Tests came in other forms too. Everytime, I left the house for a job-related matter, I wore a business suit. I had no idea if I was dressed right. So that was the dress test. Then at a day-long interview, for lunch, I was given a slice of “Mediterranean Pie” to eat with fork and knife. This was a greater test than the math one. I can manage a steak but this pie was tall with a dry rice filling. Cutting into it was hard enough but it was hilarious trying to lift off the stuff with the fork. My referees must have written sweet things about me to compensate for these shortcomings.
And then, Terri sent me the offer letter. I had given a wrong postal address and so lost the offer letter and then managed to trace it. I did everything wrong as far as this job went. But God had this job reserved for me from the very beginning, and so I got it. Job vacancies do not generally stay open for four months waiting for yours truly to fill it. Moreover, it is very very rare for immigrants from Asia to get jobs that are related to their earlier experience. Here I was, a technical writer, with a technical writing job.
We looked for a house close to a school that was close to the workplace. God sent a friend called Moses to drive us around the area. After a whole day of searching, we went to another friend’s house in that area. They mentioned that about six kilometers away, was one of Auckland’s top schools, Macleans.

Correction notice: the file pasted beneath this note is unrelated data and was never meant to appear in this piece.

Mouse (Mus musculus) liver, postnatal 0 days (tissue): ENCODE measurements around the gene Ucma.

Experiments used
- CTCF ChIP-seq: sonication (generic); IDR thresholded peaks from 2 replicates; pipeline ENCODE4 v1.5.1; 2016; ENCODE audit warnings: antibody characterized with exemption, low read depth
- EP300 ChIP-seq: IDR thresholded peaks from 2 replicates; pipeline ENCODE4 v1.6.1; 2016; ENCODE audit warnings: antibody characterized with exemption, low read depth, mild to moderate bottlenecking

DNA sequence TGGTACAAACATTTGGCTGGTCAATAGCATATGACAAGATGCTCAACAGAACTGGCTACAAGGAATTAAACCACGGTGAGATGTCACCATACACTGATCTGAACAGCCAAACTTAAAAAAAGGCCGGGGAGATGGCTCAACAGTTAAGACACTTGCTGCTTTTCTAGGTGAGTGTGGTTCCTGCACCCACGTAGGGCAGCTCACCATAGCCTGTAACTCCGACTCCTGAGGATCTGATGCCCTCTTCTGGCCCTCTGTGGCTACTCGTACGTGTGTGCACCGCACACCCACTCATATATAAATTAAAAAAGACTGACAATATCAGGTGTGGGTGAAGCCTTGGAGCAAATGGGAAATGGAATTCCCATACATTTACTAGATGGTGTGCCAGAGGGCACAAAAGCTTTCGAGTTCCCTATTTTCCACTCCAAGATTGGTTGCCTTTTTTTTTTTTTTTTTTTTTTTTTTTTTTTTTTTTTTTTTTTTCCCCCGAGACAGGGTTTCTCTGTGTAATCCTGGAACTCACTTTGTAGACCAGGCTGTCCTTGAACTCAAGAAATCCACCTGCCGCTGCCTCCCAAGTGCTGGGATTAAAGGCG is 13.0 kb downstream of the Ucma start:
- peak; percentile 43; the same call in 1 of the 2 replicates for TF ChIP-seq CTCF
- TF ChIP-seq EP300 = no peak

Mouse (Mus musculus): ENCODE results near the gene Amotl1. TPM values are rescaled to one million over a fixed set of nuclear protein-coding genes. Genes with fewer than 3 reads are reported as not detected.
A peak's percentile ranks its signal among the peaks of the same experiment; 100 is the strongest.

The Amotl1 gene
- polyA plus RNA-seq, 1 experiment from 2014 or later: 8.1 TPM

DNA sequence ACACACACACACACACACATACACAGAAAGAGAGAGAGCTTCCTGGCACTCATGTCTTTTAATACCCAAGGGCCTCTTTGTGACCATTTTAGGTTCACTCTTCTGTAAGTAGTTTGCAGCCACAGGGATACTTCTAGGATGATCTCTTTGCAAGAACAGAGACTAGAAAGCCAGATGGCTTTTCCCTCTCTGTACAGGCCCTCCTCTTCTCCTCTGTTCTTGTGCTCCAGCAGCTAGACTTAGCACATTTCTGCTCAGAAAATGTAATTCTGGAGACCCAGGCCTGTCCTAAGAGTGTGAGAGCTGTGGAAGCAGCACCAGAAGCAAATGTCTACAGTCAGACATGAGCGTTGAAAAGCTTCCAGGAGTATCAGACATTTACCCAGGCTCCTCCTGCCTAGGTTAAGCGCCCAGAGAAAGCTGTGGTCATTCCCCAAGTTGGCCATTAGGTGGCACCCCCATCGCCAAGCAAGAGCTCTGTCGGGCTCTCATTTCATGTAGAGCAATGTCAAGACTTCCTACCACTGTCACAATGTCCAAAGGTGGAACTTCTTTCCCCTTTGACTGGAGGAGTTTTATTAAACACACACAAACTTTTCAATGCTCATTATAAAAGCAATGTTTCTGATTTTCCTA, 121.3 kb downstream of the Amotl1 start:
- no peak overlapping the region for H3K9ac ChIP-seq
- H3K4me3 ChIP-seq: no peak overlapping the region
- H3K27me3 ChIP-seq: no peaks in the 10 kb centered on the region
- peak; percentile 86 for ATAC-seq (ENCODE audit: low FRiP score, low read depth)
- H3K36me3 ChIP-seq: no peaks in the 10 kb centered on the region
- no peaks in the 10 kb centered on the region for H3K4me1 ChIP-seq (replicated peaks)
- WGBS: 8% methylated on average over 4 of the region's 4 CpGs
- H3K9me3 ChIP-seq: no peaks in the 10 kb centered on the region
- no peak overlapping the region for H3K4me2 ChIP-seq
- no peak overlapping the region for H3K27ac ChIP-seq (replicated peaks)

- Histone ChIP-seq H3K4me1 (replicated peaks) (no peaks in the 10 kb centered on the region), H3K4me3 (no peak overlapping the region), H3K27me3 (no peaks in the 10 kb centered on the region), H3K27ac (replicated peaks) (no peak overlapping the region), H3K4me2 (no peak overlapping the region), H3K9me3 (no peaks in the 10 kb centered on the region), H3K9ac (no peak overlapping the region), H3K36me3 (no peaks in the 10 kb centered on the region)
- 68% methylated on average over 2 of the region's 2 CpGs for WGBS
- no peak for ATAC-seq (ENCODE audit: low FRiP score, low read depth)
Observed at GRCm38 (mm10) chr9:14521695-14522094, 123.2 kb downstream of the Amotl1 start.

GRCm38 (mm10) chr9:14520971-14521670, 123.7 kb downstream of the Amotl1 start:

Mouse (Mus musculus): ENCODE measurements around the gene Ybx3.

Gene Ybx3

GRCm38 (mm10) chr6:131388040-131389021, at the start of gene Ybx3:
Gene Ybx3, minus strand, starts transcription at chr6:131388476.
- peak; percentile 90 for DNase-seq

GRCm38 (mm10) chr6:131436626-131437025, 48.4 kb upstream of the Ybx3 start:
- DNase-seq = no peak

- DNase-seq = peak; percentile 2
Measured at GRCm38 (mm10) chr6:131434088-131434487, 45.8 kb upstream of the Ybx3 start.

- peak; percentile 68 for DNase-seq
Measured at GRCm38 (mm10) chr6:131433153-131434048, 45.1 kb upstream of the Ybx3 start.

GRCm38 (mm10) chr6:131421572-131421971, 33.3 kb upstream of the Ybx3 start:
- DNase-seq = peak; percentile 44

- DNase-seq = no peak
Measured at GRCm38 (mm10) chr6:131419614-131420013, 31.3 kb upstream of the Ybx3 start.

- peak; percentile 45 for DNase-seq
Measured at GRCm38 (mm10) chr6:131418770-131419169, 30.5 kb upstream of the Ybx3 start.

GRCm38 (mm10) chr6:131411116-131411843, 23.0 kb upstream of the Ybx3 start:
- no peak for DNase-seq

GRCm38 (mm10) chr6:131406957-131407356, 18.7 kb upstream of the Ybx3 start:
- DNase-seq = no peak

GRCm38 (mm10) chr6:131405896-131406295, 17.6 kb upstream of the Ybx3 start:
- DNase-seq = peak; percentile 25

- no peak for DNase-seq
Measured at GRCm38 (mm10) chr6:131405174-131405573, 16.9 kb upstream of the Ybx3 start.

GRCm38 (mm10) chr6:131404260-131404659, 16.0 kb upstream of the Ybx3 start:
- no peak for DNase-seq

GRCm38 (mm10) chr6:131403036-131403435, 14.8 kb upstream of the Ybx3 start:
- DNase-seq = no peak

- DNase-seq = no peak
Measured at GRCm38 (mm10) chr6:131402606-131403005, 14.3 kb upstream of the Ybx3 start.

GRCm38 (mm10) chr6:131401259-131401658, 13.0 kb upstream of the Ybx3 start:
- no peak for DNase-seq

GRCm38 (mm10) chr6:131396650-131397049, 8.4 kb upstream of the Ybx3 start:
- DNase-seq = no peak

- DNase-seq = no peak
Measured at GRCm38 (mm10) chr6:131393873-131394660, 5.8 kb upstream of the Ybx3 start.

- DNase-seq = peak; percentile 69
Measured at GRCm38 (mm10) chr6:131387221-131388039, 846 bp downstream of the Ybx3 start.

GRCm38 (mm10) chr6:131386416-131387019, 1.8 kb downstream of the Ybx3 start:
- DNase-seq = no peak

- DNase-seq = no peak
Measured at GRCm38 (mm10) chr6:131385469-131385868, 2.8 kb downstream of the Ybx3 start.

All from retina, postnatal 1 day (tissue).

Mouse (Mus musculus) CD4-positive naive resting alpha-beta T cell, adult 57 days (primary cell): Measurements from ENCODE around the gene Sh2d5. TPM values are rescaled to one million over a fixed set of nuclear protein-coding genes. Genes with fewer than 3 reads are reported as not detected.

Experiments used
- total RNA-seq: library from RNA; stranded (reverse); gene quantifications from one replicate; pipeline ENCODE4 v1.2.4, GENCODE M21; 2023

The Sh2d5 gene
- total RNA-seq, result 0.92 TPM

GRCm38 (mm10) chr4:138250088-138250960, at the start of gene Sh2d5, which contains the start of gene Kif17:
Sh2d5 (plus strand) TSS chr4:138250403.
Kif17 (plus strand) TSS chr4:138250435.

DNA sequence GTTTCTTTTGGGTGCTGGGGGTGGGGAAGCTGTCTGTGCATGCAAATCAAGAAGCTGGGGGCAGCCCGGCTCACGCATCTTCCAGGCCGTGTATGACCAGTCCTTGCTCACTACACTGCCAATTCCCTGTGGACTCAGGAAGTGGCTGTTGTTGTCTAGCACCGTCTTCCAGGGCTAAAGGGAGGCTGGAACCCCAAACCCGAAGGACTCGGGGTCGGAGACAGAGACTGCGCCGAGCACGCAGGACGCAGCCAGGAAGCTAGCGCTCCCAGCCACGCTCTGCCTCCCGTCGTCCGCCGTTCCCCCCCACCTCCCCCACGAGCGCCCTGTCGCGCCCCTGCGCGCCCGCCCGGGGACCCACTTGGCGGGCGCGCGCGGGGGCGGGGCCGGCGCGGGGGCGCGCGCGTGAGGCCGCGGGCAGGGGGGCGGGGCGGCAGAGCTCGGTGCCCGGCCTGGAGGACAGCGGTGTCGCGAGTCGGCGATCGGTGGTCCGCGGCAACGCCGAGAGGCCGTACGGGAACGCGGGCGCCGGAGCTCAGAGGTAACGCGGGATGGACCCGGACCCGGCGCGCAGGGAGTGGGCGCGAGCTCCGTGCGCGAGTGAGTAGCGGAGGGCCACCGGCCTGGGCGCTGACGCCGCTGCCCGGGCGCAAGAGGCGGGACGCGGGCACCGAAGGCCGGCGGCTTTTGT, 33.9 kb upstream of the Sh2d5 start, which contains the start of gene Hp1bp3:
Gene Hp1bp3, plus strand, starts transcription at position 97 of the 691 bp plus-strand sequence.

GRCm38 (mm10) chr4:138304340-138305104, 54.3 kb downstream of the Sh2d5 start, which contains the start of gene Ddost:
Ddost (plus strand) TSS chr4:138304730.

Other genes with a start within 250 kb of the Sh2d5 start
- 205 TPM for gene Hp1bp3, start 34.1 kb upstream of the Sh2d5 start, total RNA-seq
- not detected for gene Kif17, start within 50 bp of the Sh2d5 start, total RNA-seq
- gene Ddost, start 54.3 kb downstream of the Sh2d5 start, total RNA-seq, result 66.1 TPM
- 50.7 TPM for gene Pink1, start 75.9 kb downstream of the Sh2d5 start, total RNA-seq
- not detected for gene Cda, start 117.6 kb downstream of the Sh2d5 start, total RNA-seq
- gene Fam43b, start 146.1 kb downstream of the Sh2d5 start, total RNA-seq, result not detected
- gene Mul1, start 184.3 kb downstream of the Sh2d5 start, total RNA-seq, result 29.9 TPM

That night we found a house advertized in the Net that was in that school zone. The next day, Prisy, Tim and I went to see that house. It had four bedrooms and a double garage. The house was tastefully furnished. It had a gazebo and a garden with an orange tree (with oranges). We loved the house. It was unusual to find such a house within our budget. Not only that, unusually, we were able to get the rental agreement in our hands that night itself.
The next day, armed with the agreement and required documents, we submitted applications for all our kids in Macleans College. We were told that we would hear from them in January. For some reason, Prisy’s dean from the old school rang up his counterpart in Macleans and assured them that Prisy would be able to go directly to Year 12 although she has not done Year 11. Two days later, we got a call from Macleans asking for Prisy, Tim, and Lydia to come and enroll. By chance, the school’s bi-annual second-hand sale was held the day we went for enrollment, and we were able to get several sets of neat clean summer and winter uniforms for all of them, including sweaters and jackets. If we paid 800 dollars for second-hand stuff, imagine what we would have had to pay for new ones.